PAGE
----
Although the canon-quality of this particular book is backed up by its Disney manufacturing, I still find it hard not to question its reliability. Among its flaws, people have to consider its consistency; Ahadi is described in the book as: "He had a long black mane and bright green eyes." and yet an illustration shows him looking unmistakably like Mufasa. You also can't help but notice that, in contrast to the official movie released, the books claim that Simba fathers a son named Kopa. If people claim the authenticity of "A Tale of Two Brothers" by backing up their arguments by saying Disney obviously has concrete ideas in regards to their past and future characters, then I guess I can't help but ask whether they regard the book's, Kopa, or the official movie's, Kiara, as canon material. As a result of these inconsistencies, I obviously can't help but argue against the entire "Taka" claim, and further fight for the movie references and them alone.
In all truth, a large part of my dislike in regards to the name, "Taka", is simply from my belief that Scar was named such from the very start. I realize this is somewhat of a close minded idea on my part, but hell, I just can't help it. A tiny voice in the back of my head persists in taking the concept of a different name and smothering it into the dirt with it's size nine, steel-tipped boot. Perhaps something happened during his birth, maybe there was some type of accident involving a large, sharp, particularly pointy object contacting with his brow directly after or soon following his birth; there's many logical theories of how Scar received his namesake at the very beginning, and thus, was always called it. The tiny voice with the size nine, steel-tipped boots has always and most likely will always prevent me from considering otherwise.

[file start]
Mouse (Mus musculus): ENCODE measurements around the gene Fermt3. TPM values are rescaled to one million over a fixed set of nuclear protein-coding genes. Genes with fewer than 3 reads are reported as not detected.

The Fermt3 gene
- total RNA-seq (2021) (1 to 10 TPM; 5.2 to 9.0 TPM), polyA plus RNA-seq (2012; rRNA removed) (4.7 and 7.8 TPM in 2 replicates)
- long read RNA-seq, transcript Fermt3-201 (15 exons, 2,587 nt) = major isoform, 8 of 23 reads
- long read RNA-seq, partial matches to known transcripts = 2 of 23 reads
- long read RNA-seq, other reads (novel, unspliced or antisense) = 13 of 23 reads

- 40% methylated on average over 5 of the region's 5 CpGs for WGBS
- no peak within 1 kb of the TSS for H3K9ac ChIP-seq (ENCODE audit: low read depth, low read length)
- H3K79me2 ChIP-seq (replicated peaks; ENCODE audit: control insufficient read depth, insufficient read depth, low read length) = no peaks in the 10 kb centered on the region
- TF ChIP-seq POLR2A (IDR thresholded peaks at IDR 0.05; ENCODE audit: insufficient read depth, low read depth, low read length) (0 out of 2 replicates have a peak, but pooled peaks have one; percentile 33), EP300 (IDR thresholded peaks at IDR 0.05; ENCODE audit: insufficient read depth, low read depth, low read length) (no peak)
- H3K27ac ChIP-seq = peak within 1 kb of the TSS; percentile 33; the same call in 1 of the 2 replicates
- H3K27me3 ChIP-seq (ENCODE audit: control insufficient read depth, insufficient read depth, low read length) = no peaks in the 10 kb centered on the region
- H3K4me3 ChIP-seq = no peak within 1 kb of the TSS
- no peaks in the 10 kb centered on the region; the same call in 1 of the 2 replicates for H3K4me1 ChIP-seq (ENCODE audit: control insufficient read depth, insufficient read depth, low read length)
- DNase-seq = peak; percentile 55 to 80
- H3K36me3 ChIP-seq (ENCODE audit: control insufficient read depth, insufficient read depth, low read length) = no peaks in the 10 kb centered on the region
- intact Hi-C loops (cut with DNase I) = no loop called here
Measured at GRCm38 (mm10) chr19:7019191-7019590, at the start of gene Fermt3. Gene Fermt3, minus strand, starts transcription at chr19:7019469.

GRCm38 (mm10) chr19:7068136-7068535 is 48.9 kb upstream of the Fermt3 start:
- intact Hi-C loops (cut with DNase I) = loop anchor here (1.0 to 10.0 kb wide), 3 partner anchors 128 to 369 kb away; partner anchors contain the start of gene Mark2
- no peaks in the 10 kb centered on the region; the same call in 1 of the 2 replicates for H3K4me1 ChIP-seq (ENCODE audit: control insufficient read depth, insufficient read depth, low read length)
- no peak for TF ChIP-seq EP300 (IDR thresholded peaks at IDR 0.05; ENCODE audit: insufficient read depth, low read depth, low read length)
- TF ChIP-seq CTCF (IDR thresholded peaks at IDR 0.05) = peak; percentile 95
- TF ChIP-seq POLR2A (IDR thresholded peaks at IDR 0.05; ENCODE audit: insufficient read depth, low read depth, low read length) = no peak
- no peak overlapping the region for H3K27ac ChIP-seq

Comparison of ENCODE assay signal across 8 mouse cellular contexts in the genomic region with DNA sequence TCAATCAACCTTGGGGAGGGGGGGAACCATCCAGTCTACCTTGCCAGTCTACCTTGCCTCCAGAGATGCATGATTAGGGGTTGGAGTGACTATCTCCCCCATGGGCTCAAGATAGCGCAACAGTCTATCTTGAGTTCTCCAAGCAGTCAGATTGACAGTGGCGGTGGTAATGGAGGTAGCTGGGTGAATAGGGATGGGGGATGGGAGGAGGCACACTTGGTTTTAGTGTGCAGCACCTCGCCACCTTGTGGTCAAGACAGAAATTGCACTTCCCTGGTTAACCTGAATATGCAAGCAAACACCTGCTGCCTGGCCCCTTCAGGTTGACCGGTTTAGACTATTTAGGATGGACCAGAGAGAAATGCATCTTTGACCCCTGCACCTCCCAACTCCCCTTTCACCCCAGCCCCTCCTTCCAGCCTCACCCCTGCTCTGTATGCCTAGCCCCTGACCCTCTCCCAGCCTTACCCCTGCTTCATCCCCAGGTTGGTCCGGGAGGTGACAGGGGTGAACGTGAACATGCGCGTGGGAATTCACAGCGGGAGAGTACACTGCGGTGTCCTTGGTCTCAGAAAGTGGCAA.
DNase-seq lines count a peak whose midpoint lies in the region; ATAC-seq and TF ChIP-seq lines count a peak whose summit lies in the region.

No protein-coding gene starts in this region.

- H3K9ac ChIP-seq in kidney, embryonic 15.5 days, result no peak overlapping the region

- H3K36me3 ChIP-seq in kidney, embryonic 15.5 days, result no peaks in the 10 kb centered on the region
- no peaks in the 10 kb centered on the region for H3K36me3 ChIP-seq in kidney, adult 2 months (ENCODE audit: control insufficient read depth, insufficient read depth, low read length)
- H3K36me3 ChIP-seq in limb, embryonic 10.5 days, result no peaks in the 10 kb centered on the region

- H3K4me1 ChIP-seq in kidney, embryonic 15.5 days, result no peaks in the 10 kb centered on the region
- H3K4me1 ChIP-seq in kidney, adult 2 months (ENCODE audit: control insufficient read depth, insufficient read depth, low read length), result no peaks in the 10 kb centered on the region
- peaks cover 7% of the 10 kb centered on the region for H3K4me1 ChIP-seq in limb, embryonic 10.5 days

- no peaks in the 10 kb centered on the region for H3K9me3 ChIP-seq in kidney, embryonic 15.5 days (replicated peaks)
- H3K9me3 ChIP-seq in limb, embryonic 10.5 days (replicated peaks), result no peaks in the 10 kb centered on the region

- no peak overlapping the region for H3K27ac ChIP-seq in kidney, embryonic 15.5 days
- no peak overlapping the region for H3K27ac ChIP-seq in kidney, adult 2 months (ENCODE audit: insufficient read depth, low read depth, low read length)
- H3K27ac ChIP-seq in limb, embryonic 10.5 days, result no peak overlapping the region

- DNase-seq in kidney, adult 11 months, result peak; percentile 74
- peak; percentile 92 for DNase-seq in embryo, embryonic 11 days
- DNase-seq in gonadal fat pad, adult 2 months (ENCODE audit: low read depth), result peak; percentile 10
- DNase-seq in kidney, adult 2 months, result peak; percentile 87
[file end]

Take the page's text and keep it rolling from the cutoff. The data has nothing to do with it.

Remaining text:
Not only has a large majority taken to referring to Scar by this name, but some take it to the point of completely remodeling the character. "Taka" has become a name that is commonly associated with a perception of Scar as being a sweet, wide eyed, innocent youth; a concept that I simply can't comprehend. Some fiction that's out there persist in remodeling Scar to the point where he's just Simba with a black mane, which leads to the question of. . .why don't you just use Simba? If you want to favor a character, then try favoring a character you don't have to completely realtor. Scar was meant to be a cunning, malicious bastard. That's his appeal, people. No matter how many people try to beat the image into my head with rusty sheet metal and blunt rocks, I just can't see Scar frolicking and romping through the daisies. I mean, really. . . Gah. . . That's not right, people. And not just the image of Scar frolicking - which is not only not right, but oddly unsettling and downright terrifying. Frolicking in itself is just plain not right. Frolicking and romping should be outlawed, with the exception of it being through hills of chocolate, and even then, it should be limited to a sprightly gait, and nothing in the form of daisies should be within a clear ten miles of the designated romping area. But now I'm getting off topic. *Cough cough*